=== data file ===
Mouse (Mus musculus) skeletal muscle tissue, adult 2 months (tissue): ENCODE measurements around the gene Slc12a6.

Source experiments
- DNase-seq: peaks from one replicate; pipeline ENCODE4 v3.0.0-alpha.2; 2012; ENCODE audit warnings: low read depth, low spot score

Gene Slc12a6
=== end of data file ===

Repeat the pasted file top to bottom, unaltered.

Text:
Mouse (Mus musculus) skeletal muscle tissue, adult 2 months (tissue): ENCODE measurements around the gene Slc12a6.

Source experiments
- DNase-seq: peaks from one replicate; pipeline ENCODE4 v3.0.0-alpha.2; 2012; ENCODE audit warnings: low read depth, low spot score

Gene Slc12a6